We focus on care home residents because, compared with those living more independently, their opportunities to express themselves as sexual and/or intimate beings are much more likely to be restricted (Bauer et al. 2014; Doll 2012; Phillips and Marks 2008; Villar et al. 2014; Wornell 2014). Privacy can be more often compromised here (Bauer et al. 2012) – sometimes necessarily so in cases of urgency or emergencies. The idea of ‘privacy’ is more problematic and takes on a different hue in the context of adult care homes. Although residents' rooms are understood as private/personal space, staff may feel they have a legitimate right to access this space for care delivery, resulting in difficulties for residents in maintaining choice and autonomy (Eyers et al. 2012). Equally, there are communal areas where privacy around sexuality and other matters might be further compromised. It is worth noting that care staff and residents have different orientations to the spaces of care. For the former, they are workplaces that require professional negotiation of empathy and avoiding over-involvement (Green, Gregory and Mason 2006). In contrast, for residents, entry to a care home requires adjustment to changes in their abilities, social support structures, relationships and their connections with significant others and community (Cook 2006; Eyers et al. 2012; Hutchinson et al. 2011). Residents are obliged to renegotiate meanings, identities and relationships in these new contexts (Cook, Thompson and Reed 2014): in other words, the whole basis of their ontological security – the ability to be oneself with familiar others (Wiles et al. 2012). This is particularly important for lesbian, gay, bisexual and trans (LGB&T) individuals. Note that ‘trans’ encompasses a range of identities. Trans identity can be claimed variously by people who cross-dress, are receiving hormonal treatment (but may still wish to retain a penis or vagina/uterus) or have undergone full re-assignment surgery to embody their preferred gender. Some individuals might identify with the gender with which they feel most comfortable rather than that which they might be thought (sometimes mistakenly) to represent. Yet other individuals might identify as a non-binary form of gender that is neither male nor female (see Simpson 2015 for a fuller explanation).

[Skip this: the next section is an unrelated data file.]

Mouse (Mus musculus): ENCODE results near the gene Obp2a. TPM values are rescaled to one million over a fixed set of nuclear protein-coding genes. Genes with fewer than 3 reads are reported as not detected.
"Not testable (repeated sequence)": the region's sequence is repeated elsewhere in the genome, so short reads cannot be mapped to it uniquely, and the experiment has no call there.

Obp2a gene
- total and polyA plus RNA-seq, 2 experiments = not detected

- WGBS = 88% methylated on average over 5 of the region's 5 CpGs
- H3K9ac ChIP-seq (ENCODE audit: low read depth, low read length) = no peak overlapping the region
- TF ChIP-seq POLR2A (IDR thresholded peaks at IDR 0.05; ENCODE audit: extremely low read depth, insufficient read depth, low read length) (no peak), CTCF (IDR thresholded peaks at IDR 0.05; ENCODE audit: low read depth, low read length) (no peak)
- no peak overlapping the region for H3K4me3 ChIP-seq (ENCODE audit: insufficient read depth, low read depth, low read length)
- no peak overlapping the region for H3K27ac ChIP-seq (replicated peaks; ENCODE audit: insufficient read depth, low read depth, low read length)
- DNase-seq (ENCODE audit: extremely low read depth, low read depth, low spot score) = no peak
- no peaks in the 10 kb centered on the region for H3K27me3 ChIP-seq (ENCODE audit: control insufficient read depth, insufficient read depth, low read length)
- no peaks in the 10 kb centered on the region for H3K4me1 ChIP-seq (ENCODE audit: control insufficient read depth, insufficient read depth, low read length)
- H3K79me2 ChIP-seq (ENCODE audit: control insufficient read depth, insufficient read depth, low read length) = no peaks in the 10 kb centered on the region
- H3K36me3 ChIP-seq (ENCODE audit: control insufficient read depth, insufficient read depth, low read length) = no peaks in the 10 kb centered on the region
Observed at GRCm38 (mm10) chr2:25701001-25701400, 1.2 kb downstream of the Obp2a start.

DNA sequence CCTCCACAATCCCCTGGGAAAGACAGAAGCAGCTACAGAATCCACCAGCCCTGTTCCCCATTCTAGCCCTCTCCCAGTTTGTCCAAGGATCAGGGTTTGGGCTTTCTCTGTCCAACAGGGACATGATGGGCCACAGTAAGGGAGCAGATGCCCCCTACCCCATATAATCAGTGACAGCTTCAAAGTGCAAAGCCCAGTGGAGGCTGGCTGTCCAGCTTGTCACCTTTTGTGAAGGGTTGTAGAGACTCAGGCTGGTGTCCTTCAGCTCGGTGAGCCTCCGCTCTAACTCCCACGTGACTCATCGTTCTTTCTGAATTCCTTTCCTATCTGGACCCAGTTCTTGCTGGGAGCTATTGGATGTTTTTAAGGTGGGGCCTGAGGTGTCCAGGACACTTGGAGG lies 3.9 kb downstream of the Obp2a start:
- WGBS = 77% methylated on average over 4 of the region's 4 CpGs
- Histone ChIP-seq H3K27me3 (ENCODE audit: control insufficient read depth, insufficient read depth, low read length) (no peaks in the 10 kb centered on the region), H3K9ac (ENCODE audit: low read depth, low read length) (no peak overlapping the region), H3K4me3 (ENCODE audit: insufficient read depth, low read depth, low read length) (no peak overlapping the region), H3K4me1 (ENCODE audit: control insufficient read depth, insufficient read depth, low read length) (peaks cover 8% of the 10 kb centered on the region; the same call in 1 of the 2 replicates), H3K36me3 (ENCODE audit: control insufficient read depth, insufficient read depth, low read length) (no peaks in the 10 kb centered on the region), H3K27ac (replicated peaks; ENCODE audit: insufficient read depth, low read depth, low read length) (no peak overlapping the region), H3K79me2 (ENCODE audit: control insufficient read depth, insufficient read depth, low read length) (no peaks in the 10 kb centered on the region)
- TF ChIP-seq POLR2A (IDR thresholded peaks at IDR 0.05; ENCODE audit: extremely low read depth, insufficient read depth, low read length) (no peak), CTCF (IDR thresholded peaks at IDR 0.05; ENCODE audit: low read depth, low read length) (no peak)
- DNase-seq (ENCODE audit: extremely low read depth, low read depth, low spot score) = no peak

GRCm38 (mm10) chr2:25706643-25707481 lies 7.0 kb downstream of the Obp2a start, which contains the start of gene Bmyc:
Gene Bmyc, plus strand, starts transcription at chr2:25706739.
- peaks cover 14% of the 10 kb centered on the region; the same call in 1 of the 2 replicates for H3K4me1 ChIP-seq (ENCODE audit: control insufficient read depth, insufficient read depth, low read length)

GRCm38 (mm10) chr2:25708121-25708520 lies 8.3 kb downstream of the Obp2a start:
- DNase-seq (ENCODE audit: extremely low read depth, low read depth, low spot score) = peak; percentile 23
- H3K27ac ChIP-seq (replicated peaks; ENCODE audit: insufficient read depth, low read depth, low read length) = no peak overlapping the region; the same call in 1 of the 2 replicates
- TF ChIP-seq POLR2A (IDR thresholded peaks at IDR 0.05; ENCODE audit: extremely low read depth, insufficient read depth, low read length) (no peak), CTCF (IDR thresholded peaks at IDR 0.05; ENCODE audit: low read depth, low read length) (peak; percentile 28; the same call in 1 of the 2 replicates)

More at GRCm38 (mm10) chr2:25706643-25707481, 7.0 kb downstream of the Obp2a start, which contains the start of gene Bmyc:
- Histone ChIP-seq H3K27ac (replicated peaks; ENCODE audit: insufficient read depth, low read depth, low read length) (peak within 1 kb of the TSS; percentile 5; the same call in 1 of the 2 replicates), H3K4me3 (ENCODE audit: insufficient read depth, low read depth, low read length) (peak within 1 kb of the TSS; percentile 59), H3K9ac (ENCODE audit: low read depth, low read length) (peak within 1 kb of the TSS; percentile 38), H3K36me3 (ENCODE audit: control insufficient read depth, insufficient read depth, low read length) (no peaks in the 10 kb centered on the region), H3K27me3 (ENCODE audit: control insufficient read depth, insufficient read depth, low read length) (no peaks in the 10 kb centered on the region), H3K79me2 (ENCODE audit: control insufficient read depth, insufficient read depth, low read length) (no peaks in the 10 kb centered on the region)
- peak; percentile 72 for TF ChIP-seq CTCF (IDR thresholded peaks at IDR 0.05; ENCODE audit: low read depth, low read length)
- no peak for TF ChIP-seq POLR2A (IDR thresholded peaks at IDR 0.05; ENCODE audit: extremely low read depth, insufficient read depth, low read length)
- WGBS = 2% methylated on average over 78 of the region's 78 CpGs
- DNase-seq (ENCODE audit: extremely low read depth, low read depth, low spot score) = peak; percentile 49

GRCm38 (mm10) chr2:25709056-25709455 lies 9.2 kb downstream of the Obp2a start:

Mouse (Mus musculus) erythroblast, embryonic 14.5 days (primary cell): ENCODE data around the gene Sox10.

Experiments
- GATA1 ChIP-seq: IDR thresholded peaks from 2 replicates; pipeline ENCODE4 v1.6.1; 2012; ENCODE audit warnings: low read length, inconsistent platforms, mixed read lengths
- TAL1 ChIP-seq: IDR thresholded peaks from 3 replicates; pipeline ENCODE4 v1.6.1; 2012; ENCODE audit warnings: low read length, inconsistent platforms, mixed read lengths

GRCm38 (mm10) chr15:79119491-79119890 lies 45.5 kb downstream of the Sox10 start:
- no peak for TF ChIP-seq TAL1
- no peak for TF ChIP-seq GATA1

Our argument in this article is threefold. First, we contend that concern in the generic literature on care homes with prolonging physical and/or psychological autonomy (see Kane et al. 2003; Mozley et al. 1999;) overshadows concerns with sexuality and addresses autonomy in limited ways that reinforce residents' and older people's exclusion from sexual citizenship (Bauer 1999; Bauer et al. 2012). Second, a fair degree of extant literature on ageing and care homes treats sexuality in limited sexological ways, i.e. that emphasise continuing (hetero)sexual functioning over emotional content (Trudel, Turgeon and Piché 2000) and thus reduce sexuality to a book-keeping approach that concerns who is still having sex in changed circumstances and how often. We note, however, how some more sociologically informed work influenced by feminist–humanist thinking has highlighted the problem of ageism and gerontophobia – ageing/old age as something to be feared – or ageist erotophobia – disgust at the thought of ageing body-selves as sexual (see Hafford-Letchfield 2008; Hockey and James 1993). Whilst acknowledging older people's exclusion from the sexual imaginary, these contributions highlight the discursive and structural constraints on expression of sexuality whilst offering some solutions at the level of policy and practice (Hafford-Letchfield 2008; Villar et al. 2014). Third, we draw attention to the problem of heteronormativity and homo-/lesbo-/bi-/transphobia (Stein and Almack 2012). The former takes heterosexuality as the benchmark of sexual citizenship and the latter refers to fear-based ignorance that can induce hostility and result in exclusion of older LGB&T individuals. Residents can feel obliged to go back into ‘the closet’ and become ‘twice hidden’ because of the influences of ageism interacting with the heterosexual assumption and homo-/lesbo-/bi-/transphobia (Rainbow Project and Age Northern Ireland 2011; Willis et al. 2013).